Saturday, April 21

Global Melodies: UCLA Klezmer Music Ensemble aims to revive culture through performances


Students in the UCLA Klezmer Music Ensemble play a traditional form of Eastern European Jewish folk music. Klezmer became a part of American-Jewish life in the 1970s and 1980s as a way for baby boomers to find their own form of folk music. (Edward Figueroa/Daily Bruin)

Students in the UCLA Klezmer Music Ensemble play a traditional form of Eastern European Jewish folk music. Klezmer became a part of American-Jewish life in the 1970s and 1980s as a way for baby boomers to find their own form of folk music. (Edward Figueroa/Daily Bruin)


The UCLA Herb Alpert School of Music’s Department of Ethnomusicology offers a range of different ensembles spanning multiple regions throughout the world, each with a rich musical dynamic and sound. In “Global Melodies” the Daily Bruin will feature various world music ensembles within the department in an effort to showcase the diversity of music within the school.

Lorry Black was 12 years old when an elderly man sat next to him and began playing klezmer music on a mandolin.

Black, co-director of the UCLA Klezmer Music Ensemble, now teaches a group ranging from eight to 14 members how to play klezmer music, a traditional form of Eastern European Jewish folk music. The students in the UCLA klezmer ensemble perform using the instruments they already know how to play, which include the violin, flute, clarinet, trumpet and accordion. Black said the group aims to recreate the historical culture surrounding klezmer music and contribute to a worldwide revival of the traditional music of rural Jewish life that was popular in the early 20th century.

“That life doesn’t exist anymore, so for many current generations diving into this, music is a chance to dive into a moment in history,” Black said.

Mark Kligman, the director of the ensemble, said his first exposure to klezmer music came when his father took him to a Giora Feidman concert in the 1980s.

“He told me that I may not know this, but this music is in my soul, it’s in my blood and it’s really a part of being Jewish,” he said.

Klezmer music’s distinctive timbre comes from its imitation of the human voice, called the kretz in Yiddish, using instruments such as the violin, clarinet, cello or hammer dulcimer. The simple gesture of moving a finger on a violin or shifting the lips on the mouthpiece of a trumpet allows the instrumentalist to achieve the kretz. The note is not manipulated arbitrarily, but rather at particular moments to increase the expressiveness of the sound, Kligman said.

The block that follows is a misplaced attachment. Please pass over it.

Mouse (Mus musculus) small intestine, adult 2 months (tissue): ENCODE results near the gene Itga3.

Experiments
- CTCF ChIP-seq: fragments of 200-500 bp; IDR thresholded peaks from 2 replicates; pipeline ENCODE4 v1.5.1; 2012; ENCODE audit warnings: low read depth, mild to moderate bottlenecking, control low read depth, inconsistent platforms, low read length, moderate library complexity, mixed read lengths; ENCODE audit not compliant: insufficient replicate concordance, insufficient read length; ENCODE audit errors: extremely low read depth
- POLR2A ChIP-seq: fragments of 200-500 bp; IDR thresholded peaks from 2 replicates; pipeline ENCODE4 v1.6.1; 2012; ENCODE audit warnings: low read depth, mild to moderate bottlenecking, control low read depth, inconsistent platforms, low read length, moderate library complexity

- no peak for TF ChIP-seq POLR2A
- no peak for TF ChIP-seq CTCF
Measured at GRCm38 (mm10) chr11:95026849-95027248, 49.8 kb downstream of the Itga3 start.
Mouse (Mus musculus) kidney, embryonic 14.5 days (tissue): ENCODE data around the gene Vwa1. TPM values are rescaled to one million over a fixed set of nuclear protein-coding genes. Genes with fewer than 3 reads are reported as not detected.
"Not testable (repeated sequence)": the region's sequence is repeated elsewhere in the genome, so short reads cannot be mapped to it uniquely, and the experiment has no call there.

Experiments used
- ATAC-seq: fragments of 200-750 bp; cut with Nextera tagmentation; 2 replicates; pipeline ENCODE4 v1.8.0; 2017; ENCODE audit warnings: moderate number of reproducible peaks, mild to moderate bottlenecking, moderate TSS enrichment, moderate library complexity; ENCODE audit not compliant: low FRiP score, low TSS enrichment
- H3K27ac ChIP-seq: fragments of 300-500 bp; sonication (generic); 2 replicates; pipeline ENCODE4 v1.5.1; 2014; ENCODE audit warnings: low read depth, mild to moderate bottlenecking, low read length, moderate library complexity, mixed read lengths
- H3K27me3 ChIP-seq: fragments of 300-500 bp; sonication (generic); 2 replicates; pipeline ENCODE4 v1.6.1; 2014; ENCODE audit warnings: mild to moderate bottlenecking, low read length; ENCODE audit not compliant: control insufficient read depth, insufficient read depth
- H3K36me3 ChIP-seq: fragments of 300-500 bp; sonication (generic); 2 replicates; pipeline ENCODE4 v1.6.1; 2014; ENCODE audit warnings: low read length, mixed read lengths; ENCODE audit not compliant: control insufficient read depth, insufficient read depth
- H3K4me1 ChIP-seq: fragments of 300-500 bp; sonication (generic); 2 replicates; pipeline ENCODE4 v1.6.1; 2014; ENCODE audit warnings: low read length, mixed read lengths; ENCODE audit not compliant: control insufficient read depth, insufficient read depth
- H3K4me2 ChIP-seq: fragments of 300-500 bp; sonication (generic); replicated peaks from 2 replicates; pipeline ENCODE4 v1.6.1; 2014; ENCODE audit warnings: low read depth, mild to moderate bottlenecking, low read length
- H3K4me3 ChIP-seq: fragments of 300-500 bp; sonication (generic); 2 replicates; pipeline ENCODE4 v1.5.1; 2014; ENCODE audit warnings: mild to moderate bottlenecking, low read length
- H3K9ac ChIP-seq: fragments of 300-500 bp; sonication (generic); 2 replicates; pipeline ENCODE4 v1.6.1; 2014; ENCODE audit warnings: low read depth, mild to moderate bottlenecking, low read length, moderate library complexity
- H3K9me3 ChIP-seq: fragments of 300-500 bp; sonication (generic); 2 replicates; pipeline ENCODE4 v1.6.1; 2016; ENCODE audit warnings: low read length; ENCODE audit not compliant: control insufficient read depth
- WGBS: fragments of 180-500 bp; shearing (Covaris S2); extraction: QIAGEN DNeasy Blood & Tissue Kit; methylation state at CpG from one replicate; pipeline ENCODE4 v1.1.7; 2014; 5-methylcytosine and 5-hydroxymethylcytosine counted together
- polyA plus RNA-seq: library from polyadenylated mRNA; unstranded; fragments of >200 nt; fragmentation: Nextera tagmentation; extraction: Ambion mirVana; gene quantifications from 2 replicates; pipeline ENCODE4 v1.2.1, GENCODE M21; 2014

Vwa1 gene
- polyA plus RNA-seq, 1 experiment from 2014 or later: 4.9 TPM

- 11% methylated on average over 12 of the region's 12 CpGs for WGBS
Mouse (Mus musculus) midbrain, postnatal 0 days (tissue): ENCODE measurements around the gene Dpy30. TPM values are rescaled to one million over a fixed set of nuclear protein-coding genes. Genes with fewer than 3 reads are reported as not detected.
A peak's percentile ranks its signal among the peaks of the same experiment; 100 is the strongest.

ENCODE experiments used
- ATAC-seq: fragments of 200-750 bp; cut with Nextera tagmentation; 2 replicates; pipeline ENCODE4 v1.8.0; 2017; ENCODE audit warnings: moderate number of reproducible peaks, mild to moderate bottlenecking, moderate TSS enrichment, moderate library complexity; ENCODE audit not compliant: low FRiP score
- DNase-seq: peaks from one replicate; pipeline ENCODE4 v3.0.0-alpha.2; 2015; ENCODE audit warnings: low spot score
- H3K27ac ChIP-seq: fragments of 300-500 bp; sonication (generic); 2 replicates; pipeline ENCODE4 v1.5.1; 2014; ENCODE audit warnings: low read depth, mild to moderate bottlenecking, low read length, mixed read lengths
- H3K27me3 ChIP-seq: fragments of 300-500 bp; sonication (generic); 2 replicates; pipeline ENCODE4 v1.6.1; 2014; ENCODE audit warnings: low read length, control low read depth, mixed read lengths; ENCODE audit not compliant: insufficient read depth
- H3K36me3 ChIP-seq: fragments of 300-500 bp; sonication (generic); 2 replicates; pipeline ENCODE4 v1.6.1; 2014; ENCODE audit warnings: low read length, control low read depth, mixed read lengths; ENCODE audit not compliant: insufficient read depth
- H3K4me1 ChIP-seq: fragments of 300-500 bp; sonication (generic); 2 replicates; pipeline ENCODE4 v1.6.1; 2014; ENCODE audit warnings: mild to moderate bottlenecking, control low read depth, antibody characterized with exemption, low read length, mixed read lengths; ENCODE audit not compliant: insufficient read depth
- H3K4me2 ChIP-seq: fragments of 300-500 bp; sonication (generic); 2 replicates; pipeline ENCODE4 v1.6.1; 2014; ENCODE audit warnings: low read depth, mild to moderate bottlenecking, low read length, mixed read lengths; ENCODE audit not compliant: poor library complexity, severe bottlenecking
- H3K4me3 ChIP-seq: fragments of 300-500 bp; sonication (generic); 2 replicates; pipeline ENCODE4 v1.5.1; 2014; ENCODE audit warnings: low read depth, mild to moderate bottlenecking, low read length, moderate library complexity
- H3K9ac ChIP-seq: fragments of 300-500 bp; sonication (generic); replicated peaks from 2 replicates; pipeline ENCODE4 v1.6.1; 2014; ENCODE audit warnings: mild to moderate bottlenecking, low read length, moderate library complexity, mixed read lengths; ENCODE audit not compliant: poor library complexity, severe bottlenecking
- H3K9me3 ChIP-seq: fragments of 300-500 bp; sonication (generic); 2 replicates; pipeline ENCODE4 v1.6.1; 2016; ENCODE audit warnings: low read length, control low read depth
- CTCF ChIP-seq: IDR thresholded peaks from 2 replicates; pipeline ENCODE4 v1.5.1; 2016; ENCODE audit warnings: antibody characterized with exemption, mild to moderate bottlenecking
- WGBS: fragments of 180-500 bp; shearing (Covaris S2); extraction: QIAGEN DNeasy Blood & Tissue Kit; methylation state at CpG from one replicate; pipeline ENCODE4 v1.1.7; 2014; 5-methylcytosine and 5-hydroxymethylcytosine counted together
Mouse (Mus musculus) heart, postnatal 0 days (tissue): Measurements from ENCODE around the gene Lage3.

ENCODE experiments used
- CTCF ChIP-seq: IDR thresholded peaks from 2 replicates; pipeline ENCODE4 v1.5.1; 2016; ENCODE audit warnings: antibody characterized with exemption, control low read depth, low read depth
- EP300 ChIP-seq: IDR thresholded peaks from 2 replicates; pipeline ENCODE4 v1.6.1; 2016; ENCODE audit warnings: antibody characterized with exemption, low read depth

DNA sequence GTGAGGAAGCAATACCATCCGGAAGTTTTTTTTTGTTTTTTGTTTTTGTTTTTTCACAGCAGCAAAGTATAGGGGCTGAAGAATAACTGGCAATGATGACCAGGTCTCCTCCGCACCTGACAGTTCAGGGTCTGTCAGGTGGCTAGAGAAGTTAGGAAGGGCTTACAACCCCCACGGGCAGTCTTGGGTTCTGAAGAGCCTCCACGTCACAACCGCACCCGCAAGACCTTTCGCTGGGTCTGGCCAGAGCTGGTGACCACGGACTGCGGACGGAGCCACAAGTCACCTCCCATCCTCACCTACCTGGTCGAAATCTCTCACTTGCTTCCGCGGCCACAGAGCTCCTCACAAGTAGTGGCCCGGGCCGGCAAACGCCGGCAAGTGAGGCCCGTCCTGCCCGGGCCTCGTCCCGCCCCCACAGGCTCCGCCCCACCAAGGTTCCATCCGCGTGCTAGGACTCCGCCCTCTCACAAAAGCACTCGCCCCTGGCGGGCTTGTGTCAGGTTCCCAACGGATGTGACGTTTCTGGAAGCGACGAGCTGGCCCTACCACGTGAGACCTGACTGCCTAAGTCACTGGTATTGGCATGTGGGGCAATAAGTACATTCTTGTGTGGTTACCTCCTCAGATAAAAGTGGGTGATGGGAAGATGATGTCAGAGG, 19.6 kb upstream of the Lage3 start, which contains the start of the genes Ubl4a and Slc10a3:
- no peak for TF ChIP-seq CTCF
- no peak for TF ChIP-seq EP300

Klezmer’s sound is also characterized by its heterophonic aspect, in which all the instrumentalists play the same melody concurrently while embellishing and changing it in different ways, Black said. At times, the notes will clash and create a composite melody based on how the independent notes come together.

The term klezmer originated in the Pale of Settlement, a western region in imperial Russia. The term klezmer, however, is a portmanteau of the Hebrew words for vessel and song, and can be translated literally as “vessel of song,” Kligman said.

The music shares similarities with other types of music in regions throughout Eastern Europe, such as Bulgaria, Hungary and Russia, and was typically performed for major life events like weddings or bar mitzvahs, said Michel Klein, a graduate student in composition at UCLA.

“Once people came over to America from Europe, klezmer became a slight earmark of nostalgia,” Klein said. “After the Holocaust, there was a disassociation with Eastern European life until the revival of klezmer and Jewish life in the 1970s.”

The younger generations became involved in the fading genres brought by their ancestors, then revived and recreated them in their own way. In the 1970s, baby-boomer American-born Jews wanted to find their own type of folk music, and consequently turned to klezmer, Kligman said. As a result, klezmer became a part of American-Jewish life in the 1970s and 1980s and became a formative aspect for members of the younger generation like Kligman.

“There’s an interesting give-and-take between this traditional music and the innovation,” Kligman said. “I think once klezmer came to America it became secularized because it got separated from its context, but at its core, it’s very much a part of Jewish life.”

Kligman said the UCLA Klezmer Music Ensemble operates in the spirit of the klezmer revival in the same way other ensembles have revived music such as bluegrass or Irish Celtic music: by learning both the history of the music and performance skills. He said the students learn the history of the klezmer revival and listen to 1920s and 1930s recordings in an attempt to fully understand the style.

In this way, klezmer has returned to its origins in Europe by way of American klezmer musicians concertizing in Europe at various music festivals, said Kligman. Conversely, European musicians flood to America to learn and perform klezmer, culminating in festivals like KlezKamp in New York that aim to teach people about klezmer, Kligman said.

“Seeing people of all ages all celebrating together through klezmer is an amazing way to see how Jewish culture brought to America can be celebrated by being both traditional and innovative,” Kligman said.

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